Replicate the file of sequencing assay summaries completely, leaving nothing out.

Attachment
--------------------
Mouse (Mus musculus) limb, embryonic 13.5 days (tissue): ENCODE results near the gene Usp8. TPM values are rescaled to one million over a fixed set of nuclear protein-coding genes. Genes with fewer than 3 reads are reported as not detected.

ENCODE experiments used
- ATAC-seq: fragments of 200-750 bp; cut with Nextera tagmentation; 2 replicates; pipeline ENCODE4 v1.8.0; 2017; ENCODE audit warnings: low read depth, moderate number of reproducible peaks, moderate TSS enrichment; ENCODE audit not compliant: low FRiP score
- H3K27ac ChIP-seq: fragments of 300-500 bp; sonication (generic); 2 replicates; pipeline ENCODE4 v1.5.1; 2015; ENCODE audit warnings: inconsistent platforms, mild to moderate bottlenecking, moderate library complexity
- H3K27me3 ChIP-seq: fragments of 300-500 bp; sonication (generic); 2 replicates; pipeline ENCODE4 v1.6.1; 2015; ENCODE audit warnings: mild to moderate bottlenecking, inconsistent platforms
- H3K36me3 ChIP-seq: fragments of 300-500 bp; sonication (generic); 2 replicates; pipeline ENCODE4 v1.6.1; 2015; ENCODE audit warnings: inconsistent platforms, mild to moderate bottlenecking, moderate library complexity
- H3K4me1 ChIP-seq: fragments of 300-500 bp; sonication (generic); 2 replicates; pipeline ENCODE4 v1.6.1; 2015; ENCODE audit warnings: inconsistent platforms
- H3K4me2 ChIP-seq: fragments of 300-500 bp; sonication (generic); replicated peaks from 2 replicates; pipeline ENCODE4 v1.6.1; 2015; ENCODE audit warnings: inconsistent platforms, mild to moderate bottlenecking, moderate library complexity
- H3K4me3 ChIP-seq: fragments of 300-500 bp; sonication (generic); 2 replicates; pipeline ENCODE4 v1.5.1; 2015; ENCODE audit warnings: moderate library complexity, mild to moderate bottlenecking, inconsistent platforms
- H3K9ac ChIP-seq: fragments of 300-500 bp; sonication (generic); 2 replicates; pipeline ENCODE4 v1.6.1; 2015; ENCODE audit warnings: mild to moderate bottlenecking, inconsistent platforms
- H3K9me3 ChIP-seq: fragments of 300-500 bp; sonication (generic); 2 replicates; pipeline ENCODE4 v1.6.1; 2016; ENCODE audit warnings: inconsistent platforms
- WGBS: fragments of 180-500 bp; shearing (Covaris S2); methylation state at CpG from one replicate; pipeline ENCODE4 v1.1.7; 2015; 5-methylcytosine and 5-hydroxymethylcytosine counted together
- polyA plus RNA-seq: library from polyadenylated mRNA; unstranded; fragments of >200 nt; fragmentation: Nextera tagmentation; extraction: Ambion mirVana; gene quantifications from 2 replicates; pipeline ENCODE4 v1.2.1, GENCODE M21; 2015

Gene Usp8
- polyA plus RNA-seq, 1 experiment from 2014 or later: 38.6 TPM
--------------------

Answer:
Mouse (Mus musculus) limb, embryonic 13.5 days (tissue): ENCODE results near the gene Usp8. TPM values are rescaled to one million over a fixed set of nuclear protein-coding genes. Genes with fewer than 3 reads are reported as not detected.

ENCODE experiments used
- ATAC-seq: fragments of 200-750 bp; cut with Nextera tagmentation; 2 replicates; pipeline ENCODE4 v1.8.0; 2017; ENCODE audit warnings: low read depth, moderate number of reproducible peaks, moderate TSS enrichment; ENCODE audit not compliant: low FRiP score
- H3K27ac ChIP-seq: fragments of 300-500 bp; sonication (generic); 2 replicates; pipeline ENCODE4 v1.5.1; 2015; ENCODE audit warnings: inconsistent platforms, mild to moderate bottlenecking, moderate library complexity
- H3K27me3 ChIP-seq: fragments of 300-500 bp; sonication (generic); 2 replicates; pipeline ENCODE4 v1.6.1; 2015; ENCODE audit warnings: mild to moderate bottlenecking, inconsistent platforms
- H3K36me3 ChIP-seq: fragments of 300-500 bp; sonication (generic); 2 replicates; pipeline ENCODE4 v1.6.1; 2015; ENCODE audit warnings: inconsistent platforms, mild to moderate bottlenecking, moderate library complexity
- H3K4me1 ChIP-seq: fragments of 300-500 bp; sonication (generic); 2 replicates; pipeline ENCODE4 v1.6.1; 2015; ENCODE audit warnings: inconsistent platforms
- H3K4me2 ChIP-seq: fragments of 300-500 bp; sonication (generic); replicated peaks from 2 replicates; pipeline ENCODE4 v1.6.1; 2015; ENCODE audit warnings: inconsistent platforms, mild to moderate bottlenecking, moderate library complexity
- H3K4me3 ChIP-seq: fragments of 300-500 bp; sonication (generic); 2 replicates; pipeline ENCODE4 v1.5.1; 2015; ENCODE audit warnings: moderate library complexity, mild to moderate bottlenecking, inconsistent platforms
- H3K9ac ChIP-seq: fragments of 300-500 bp; sonication (generic); 2 replicates; pipeline ENCODE4 v1.6.1; 2015; ENCODE audit warnings: mild to moderate bottlenecking, inconsistent platforms
- H3K9me3 ChIP-seq: fragments of 300-500 bp; sonication (generic); 2 replicates; pipeline ENCODE4 v1.6.1; 2016; ENCODE audit warnings: inconsistent platforms
- WGBS: fragments of 180-500 bp; shearing (Covaris S2); methylation state at CpG from one replicate; pipeline ENCODE4 v1.1.7; 2015; 5-methylcytosine and 5-hydroxymethylcytosine counted together
- polyA plus RNA-seq: library from polyadenylated mRNA; unstranded; fragments of >200 nt; fragmentation: Nextera tagmentation; extraction: Ambion mirVana; gene quantifications from 2 replicates; pipeline ENCODE4 v1.2.1, GENCODE M21; 2015

Gene Usp8
- polyA plus RNA-seq, 1 experiment from 2014 or later: 38.6 TPM